Thursday, April 10, 2008

Microfinance and Cell Phones

I attended an interesting talk on Microfinance last week. It was given by Joyce Lehman who managed a large microfinance program in Afghanistan for the past four years. She recently joined the Global Development team at the Gates Foundation as a program officer for microfinance.

Joyce started her talk with a story about a recent presentation she gave to students. She asked her young audience whether anyone knew what microfinance was. A young lady raised her hand. She said microfinance is when you go on-line select a project and give a $100 loan to fund it. This was not the definition Joyce was expecting, but she clearly recognized that it was the wave of the future.

Three things she said about her short tenure at the Gates Foundation stood out. First, was that everyone she met spoke about working for "the boss." The boss was not who you may expect. It was a child in Africa. Joyce held up her picture. Second, the Foundation cares deeply about impact. They support many projects, but they want to make sure you can prove it made a difference. Finally, as you may expect, they are looking for ways to leverage technology to solve the big, strategic problems. "Thinking big" is an important corollary, and is a strong part of the Microsoft and Foundation culture.

After the talk, I asked Joyce about cell phones in Afghanistan. "Oh they're everywhere!" she said immediately. "What about Internet cafes?" "They're everywhere also." "So that's the basic technology for reaching people in emerging countries," I asked. "Yes."

I want to contrast that with two observations on campus. One was seeing two coeds standing on either side of the road talking on a cell phone to each other as I walked by. They were no more than 30 feet apart. "Cross now; there are no cars," said the one on my side indignantly. I could hear her friend laugh on the other side of the road. For the new generation, the cell phone is conversation.

At a reception, I was talking with a colleague about cell phones. "I don't own one," she confessed. "Do you have electricity," I obnoxiously asked? After an expletive, she said, "I don't need to be reached 24-7."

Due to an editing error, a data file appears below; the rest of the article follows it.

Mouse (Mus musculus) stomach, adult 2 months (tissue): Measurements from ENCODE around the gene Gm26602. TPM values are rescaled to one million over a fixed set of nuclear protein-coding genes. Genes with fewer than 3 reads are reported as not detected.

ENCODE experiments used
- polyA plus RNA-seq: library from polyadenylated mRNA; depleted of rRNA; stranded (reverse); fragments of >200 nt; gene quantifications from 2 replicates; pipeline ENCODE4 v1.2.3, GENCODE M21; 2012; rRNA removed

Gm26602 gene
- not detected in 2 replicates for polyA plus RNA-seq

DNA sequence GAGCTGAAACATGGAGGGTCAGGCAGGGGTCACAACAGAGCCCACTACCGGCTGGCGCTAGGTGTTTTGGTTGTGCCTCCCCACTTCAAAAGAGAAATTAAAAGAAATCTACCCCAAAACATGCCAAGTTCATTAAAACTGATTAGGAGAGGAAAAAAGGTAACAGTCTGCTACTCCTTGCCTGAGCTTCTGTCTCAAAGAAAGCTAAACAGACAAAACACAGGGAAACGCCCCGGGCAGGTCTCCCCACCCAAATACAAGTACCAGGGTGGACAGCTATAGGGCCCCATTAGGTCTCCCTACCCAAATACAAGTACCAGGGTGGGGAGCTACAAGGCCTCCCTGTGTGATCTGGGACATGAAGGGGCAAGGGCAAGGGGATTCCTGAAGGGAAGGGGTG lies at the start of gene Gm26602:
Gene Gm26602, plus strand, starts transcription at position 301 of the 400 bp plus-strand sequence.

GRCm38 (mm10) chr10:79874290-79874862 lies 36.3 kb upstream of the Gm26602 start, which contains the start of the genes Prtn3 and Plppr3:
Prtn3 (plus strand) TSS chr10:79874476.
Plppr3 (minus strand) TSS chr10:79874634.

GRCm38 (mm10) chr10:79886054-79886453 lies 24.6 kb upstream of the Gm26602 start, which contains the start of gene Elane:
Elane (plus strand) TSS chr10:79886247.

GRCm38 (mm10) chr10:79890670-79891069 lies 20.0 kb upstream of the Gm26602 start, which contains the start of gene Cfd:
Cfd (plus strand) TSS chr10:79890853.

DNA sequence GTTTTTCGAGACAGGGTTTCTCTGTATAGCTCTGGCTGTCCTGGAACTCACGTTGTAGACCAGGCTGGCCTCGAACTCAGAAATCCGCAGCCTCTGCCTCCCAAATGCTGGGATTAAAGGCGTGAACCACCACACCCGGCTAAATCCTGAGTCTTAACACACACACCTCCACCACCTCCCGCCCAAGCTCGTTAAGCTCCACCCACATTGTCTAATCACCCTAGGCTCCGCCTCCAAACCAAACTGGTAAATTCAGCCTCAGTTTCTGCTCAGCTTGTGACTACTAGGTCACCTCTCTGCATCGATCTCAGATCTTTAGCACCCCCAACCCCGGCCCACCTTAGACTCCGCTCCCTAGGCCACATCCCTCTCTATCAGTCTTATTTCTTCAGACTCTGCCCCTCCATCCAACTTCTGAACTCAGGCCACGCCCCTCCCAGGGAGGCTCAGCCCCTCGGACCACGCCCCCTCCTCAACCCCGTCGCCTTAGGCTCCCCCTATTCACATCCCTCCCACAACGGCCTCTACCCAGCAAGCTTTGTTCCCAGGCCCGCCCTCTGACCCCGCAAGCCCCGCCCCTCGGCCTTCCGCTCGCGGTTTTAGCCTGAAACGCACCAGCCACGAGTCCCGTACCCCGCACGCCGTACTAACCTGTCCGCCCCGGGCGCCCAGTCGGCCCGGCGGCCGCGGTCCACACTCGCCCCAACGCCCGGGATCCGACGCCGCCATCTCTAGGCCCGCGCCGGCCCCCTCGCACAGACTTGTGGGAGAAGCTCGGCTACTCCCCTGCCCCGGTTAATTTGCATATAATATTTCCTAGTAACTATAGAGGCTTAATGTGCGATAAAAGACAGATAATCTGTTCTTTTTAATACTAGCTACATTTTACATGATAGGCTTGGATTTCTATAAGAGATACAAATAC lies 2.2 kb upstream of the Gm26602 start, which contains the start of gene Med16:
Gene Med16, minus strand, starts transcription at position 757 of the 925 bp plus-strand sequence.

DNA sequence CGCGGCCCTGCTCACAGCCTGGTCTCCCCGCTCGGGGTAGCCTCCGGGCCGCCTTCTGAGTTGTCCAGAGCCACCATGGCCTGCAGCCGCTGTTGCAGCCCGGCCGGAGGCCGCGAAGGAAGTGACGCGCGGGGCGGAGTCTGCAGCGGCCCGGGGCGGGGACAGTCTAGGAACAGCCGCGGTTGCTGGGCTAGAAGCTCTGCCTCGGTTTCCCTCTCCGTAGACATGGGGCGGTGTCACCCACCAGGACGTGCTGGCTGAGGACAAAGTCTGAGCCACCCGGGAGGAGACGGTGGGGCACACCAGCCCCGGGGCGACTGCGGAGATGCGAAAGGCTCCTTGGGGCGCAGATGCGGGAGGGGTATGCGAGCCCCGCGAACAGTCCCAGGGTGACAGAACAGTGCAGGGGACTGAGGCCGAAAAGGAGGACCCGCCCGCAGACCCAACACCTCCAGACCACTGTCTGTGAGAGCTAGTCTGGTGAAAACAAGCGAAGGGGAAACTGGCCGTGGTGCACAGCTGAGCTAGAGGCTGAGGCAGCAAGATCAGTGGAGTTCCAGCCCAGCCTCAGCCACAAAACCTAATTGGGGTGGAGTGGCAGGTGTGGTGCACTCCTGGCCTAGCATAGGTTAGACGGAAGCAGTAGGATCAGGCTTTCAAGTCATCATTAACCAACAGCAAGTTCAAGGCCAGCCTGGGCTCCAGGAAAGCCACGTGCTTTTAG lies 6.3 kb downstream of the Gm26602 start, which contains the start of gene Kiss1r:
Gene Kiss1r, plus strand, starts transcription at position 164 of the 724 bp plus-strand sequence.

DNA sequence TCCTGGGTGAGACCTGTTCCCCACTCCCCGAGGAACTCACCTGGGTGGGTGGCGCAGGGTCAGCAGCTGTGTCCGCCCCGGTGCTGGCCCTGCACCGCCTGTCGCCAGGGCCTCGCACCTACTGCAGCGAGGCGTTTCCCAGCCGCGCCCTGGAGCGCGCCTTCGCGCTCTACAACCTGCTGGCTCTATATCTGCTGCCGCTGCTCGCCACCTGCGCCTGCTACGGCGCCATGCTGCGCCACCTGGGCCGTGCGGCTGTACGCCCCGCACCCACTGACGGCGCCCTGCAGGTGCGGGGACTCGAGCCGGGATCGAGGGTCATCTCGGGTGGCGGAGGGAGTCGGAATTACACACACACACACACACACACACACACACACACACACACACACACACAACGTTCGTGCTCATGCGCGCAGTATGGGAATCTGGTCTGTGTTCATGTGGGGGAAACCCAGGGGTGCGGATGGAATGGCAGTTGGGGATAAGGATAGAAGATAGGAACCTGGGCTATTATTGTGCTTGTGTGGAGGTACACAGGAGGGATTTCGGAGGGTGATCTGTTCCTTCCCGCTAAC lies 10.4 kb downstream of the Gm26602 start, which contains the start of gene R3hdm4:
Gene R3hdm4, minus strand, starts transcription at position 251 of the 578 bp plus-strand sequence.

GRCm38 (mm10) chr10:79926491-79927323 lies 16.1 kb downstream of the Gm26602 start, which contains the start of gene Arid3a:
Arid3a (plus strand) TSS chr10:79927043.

I point to these two stories to contrast the generation gap in our understanding about communications technology. For one generation, it's conversation like any other conversation--it may even be the dominant form of conversation for today's students. For another generation it's a convenience. How we reach out to the world and leverage technology will largely be shaped by how we view the medium. We should not take this lightly, but rather approach it with "beginners mind" and be open to the student educating the teacher.

1 comment:

David Isaak said...

Hi Ed. It sounds like you are enjoying yourself and open to being educated. I have just left the Myanmar office of Save the Children. Here’s a twist. I only saw 2 cell phones during my whole stay there. My cell phone never did connect (saved you some $’s there!). I was able to topically investigate their urban microfinance program (current political situation prohibited me from reach the intervention site) they have had in operation for the past 6 years. The PDA assessment indicated this program as the top value return to replace their paper-based register method. I will post a picture later of a stack head high of their client registers for one year. Ouch!